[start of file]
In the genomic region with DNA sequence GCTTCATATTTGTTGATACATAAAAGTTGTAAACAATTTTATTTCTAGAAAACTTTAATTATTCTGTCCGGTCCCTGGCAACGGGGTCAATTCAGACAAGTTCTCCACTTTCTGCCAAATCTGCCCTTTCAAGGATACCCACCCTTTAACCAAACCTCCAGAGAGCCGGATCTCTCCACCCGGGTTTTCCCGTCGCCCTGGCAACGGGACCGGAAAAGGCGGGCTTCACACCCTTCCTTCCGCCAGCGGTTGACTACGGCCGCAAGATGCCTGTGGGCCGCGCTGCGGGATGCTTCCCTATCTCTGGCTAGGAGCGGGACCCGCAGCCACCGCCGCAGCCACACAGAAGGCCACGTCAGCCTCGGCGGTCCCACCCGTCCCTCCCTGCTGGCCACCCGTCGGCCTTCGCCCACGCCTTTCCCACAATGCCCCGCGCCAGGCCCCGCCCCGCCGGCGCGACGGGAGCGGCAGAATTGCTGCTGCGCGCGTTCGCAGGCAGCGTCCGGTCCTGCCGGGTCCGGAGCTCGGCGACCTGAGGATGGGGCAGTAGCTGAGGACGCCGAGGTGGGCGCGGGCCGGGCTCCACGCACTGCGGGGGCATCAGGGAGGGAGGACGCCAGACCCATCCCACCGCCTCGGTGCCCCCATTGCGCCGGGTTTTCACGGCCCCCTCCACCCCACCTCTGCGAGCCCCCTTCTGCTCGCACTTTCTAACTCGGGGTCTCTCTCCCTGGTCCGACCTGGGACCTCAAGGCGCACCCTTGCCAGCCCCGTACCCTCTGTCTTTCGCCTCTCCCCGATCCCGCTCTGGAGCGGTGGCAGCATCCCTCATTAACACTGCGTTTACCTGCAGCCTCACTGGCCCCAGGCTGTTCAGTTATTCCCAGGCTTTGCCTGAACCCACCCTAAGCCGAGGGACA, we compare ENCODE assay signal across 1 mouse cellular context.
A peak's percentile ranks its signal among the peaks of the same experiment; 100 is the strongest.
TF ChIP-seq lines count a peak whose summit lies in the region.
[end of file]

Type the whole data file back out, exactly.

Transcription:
In the genomic region with DNA sequence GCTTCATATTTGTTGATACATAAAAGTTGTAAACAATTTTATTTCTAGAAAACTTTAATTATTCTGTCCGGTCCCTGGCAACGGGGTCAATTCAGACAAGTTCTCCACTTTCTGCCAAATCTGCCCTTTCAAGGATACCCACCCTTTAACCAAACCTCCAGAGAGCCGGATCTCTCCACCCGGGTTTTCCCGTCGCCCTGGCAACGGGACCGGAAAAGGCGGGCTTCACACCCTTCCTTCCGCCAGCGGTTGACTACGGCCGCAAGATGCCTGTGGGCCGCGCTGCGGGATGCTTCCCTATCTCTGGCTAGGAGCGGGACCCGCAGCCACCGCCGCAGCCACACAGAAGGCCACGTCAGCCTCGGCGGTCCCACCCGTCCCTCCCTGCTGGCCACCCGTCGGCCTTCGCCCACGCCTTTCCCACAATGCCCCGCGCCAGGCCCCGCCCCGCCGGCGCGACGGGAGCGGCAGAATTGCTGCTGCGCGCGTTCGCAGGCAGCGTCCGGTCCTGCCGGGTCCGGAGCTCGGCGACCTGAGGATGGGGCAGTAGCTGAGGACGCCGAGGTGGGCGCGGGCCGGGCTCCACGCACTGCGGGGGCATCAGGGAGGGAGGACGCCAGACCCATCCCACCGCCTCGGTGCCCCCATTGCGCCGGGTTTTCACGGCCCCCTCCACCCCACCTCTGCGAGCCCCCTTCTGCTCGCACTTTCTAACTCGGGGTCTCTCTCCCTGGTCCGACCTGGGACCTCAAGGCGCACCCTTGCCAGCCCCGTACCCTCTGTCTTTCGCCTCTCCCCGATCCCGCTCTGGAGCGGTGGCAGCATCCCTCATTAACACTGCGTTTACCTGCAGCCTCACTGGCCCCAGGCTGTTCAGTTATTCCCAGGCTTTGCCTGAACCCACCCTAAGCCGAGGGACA, we compare ENCODE assay signal across 1 mouse cellular context.
A peak's percentile ranks its signal among the peaks of the same experiment; 100 is the strongest.
TF ChIP-seq lines count a peak whose summit lies in the region.